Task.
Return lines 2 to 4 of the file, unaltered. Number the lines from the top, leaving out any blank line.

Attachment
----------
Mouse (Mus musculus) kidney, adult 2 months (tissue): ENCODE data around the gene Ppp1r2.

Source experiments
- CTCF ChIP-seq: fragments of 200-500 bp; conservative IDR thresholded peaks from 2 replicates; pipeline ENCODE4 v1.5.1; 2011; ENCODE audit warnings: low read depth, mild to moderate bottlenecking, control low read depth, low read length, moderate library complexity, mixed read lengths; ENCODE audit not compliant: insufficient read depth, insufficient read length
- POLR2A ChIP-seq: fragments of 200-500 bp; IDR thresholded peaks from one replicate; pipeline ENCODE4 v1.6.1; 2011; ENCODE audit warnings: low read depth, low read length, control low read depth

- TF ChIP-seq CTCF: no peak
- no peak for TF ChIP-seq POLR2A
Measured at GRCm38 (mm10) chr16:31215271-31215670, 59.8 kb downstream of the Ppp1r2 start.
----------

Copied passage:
Source experiments
- CTCF ChIP-seq: fragments of 200-500 bp; conservative IDR thresholded peaks from 2 replicates; pipeline ENCODE4 v1.5.1; 2011; ENCODE audit warnings: low read depth, mild to moderate bottlenecking, control low read depth, low read length, moderate library complexity, mixed read lengths; ENCODE audit not compliant: insufficient read depth, insufficient read length
- POLR2A ChIP-seq: fragments of 200-500 bp; IDR thresholded peaks from one replicate; pipeline ENCODE4 v1.6.1; 2011; ENCODE audit warnings: low read depth, low read length, control low read depth